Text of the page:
Kids today are growing up in a compulsively connected world. Information is incessant, smartphones are ubiquitous, and with a click or a tap young people have 24/7 access to a never-ending digital conversation.
Of course, such connectivity comes at a cost. Much of this information is pumped out by an agenda-driven media with a message of their own—a message that sounds good, nice even, but is inherently poisonous. It is becoming louder, stronger, and constant. And young people are drinking it in.
This is the message of expressive individualism—the belief, Tim Keller explains, that “identity comes through self-expression, through discovering one’s most authentic desires and being free to be one’s authentic self.”
This is the follow-your-heart, believe-in-yourself, chase-your-dreams, Disney-Hallmark-MTV gospel. It is the catechism of our culture. It is what our youth are learning. You are the creator of your identity. You are free—even obligated—to be whomever or whatever makes you feel good, no matter what anyone says.
Expressive individualism is steadily becoming pervasive. It bleeds through everything—movies, music, books, news reports, private conversations. Think of Hollywood for the most obvious example. Moana, Disney’s latest animated family flick, has been getting rave reviews for its stunning graphics and gorgeous soundtrack. But Christians have also noted its less praiseworthy underlying ideology.
The movie (much in the tune of its predecessor, Frozen) teaches kids that they must look within to find their true identity and purpose—even if people tell them not to, even if they’re “breaking the rules,” as Frozen’s Elsa so proudly declares. This theme weaves its way through much modern children and young adult media—its sitcoms and cartoons, its novels and comic books, and, of course, its movies.
Another cultural idea propelled by expressive individualism is the self-esteem movement, typically aimed at teenage girls. This movement teaches some true and beautiful things Christians would affirm, such as the inherent worth that flows from being an image-bearer of God. But in much of the “ra-ra, you go, girl” mentality there exists a deeper craving for self-fulfillment. It doesn’t matter what “the haters” say. You’ve got to be loud and proud and, no, no, don’t just love yourself, sister; worship yourself. Be whomever you want to be and find your happiness in that self-realized identity. Embrace the true you, and shame anyone who doesn’t.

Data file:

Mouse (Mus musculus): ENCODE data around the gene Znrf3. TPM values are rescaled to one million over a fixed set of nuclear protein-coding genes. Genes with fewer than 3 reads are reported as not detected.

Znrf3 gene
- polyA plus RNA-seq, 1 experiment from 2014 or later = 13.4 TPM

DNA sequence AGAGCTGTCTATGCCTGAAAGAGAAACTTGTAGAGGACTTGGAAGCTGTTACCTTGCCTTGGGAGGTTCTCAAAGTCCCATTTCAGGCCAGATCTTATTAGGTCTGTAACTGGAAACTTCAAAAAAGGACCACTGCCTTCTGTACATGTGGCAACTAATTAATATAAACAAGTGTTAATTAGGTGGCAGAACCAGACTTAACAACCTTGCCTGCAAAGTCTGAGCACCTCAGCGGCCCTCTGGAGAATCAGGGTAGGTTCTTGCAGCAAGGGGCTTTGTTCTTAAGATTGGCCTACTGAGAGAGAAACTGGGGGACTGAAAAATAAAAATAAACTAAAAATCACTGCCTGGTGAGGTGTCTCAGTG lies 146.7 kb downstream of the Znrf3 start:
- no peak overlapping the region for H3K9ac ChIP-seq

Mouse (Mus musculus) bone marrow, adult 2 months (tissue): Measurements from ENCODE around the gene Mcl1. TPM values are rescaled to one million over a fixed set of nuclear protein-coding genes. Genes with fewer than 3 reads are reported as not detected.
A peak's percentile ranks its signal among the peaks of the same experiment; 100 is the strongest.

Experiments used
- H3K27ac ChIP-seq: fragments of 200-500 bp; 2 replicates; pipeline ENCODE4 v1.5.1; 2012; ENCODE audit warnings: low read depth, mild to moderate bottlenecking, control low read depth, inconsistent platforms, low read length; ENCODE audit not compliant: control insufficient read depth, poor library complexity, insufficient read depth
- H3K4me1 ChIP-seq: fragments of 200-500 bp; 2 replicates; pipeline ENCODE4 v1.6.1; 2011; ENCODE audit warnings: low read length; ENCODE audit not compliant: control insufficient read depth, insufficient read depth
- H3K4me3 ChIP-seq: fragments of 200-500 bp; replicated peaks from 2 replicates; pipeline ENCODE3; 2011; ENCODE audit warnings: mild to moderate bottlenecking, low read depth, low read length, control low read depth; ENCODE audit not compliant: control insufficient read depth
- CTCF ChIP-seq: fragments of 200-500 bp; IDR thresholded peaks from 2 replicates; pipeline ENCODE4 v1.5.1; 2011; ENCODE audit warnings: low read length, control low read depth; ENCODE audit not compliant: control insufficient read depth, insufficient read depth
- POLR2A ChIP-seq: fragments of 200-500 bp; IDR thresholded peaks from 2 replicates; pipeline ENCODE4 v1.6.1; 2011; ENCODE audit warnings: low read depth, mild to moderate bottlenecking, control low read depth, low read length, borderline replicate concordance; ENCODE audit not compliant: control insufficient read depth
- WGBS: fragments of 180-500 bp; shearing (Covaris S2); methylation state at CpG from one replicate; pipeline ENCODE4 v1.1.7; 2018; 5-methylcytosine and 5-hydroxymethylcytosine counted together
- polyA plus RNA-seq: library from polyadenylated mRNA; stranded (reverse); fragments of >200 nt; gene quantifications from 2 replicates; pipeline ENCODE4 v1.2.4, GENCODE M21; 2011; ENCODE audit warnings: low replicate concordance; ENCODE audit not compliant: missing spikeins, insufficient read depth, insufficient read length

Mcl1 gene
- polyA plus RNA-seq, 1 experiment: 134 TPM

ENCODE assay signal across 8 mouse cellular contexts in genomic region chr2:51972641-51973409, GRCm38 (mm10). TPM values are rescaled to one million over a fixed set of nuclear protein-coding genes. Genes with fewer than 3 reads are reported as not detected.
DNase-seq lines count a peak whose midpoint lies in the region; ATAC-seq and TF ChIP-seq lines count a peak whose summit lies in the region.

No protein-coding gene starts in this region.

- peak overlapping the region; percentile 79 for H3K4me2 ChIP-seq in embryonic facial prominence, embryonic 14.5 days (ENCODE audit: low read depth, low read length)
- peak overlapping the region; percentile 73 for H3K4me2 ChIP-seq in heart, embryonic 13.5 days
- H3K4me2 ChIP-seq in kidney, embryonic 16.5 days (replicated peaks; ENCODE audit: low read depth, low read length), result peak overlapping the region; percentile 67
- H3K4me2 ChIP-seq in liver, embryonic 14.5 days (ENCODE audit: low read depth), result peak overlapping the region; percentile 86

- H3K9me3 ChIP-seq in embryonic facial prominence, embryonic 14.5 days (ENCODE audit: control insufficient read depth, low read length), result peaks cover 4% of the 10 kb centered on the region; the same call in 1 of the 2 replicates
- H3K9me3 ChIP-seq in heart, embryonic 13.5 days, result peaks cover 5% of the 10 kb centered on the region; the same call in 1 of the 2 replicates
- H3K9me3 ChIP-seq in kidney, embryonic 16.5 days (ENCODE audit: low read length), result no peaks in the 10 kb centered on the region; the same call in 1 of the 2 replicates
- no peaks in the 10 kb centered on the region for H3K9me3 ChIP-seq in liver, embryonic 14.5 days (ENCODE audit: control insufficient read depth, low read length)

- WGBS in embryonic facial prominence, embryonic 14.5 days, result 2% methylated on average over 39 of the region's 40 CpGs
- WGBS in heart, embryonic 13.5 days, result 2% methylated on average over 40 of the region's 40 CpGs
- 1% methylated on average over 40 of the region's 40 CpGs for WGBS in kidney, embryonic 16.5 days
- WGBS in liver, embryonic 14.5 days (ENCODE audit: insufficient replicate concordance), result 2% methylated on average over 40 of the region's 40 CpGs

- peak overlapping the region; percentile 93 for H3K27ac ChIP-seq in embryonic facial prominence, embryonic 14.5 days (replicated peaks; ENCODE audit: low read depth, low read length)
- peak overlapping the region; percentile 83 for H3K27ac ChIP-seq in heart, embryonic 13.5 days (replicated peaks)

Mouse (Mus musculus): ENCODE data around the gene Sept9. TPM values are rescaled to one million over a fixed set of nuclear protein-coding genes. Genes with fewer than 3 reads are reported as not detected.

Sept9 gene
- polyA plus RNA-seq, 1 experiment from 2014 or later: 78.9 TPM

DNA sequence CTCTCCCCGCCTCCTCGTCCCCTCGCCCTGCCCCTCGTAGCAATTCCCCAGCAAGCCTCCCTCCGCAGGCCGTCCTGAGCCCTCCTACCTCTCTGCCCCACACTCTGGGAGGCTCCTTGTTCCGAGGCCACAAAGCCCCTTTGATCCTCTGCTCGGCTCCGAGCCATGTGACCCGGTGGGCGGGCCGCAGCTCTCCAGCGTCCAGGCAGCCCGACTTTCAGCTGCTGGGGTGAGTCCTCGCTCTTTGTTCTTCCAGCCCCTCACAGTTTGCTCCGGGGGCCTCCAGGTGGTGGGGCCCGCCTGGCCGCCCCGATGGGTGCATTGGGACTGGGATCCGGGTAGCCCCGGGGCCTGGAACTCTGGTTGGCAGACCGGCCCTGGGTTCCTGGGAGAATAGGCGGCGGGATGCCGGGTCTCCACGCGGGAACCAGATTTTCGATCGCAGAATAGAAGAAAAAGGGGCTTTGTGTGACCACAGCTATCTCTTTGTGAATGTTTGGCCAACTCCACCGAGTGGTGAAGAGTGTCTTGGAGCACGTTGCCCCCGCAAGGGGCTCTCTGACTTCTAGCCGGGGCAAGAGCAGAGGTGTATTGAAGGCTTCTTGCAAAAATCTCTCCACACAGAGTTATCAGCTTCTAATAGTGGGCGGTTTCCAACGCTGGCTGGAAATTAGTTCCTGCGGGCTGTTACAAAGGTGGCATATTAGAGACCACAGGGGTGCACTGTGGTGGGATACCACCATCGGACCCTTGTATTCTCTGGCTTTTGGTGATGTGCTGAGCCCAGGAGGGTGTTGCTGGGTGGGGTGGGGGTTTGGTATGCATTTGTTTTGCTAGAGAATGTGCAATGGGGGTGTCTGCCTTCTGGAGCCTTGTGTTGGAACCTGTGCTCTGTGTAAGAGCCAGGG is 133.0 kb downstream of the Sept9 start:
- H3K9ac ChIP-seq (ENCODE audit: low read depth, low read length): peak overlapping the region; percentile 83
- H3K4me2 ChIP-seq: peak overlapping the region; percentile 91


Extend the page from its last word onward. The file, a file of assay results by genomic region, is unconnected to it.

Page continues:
Yet all of this flies quite blatantly in the face of Scripture’s teaching.
Instead of following our hearts, God calls us to follow his will and keep his commands (Prov. 3:5–6).
Instead of bucking against authority and breaking rules, God calls us to honor our parents and respect authority (Eph. 6:1–3).
Instead of looking within to find our identity, God calls us to look to Christ alone (Col. 3:1–3).
Instead of idolizing our bodies, God calls us to steward them for his glory (1 Cor. 6:15).
Instead of going our own way, God calls us to take up our cross daily and follow Jesus (Luke 9:23).
Instead of individualism, God calls us to obey and adore the King (Eph. 4:15–16).
The narrative of self-fulfillment is an enemy of the gospel.
Parents, teach your children life really isn’t about them; it is about Jesus. For only when they grasp this point will they become who they were truly created to be.